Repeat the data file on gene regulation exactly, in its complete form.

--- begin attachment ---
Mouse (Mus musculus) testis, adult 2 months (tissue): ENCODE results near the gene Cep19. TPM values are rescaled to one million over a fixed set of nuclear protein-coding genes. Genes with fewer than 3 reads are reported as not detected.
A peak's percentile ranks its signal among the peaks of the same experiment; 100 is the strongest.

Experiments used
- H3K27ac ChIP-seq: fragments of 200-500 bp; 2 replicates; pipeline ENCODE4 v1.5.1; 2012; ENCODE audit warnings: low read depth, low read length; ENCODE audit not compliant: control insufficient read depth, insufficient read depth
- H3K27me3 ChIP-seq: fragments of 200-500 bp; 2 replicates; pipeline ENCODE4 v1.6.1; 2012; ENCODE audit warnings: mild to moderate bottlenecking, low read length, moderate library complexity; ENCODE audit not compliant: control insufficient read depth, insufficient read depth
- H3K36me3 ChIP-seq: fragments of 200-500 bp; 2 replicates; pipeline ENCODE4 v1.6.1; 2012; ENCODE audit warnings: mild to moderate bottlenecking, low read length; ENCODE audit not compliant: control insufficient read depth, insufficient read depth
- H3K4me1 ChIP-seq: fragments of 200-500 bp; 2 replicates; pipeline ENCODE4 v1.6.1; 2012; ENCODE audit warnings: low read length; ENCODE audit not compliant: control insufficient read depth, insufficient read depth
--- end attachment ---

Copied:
Mouse (Mus musculus) testis, adult 2 months (tissue): ENCODE results near the gene Cep19. TPM values are rescaled to one million over a fixed set of nuclear protein-coding genes. Genes with fewer than 3 reads are reported as not detected.
A peak's percentile ranks its signal among the peaks of the same experiment; 100 is the strongest.

Experiments used
- H3K27ac ChIP-seq: fragments of 200-500 bp; 2 replicates; pipeline ENCODE4 v1.5.1; 2012; ENCODE audit warnings: low read depth, low read length; ENCODE audit not compliant: control insufficient read depth, insufficient read depth
- H3K27me3 ChIP-seq: fragments of 200-500 bp; 2 replicates; pipeline ENCODE4 v1.6.1; 2012; ENCODE audit warnings: mild to moderate bottlenecking, low read length, moderate library complexity; ENCODE audit not compliant: control insufficient read depth, insufficient read depth
- H3K36me3 ChIP-seq: fragments of 200-500 bp; 2 replicates; pipeline ENCODE4 v1.6.1; 2012; ENCODE audit warnings: mild to moderate bottlenecking, low read length; ENCODE audit not compliant: control insufficient read depth, insufficient read depth
- H3K4me1 ChIP-seq: fragments of 200-500 bp; 2 replicates; pipeline ENCODE4 v1.6.1; 2012; ENCODE audit warnings: low read length; ENCODE audit not compliant: control insufficient read depth, insufficient read depth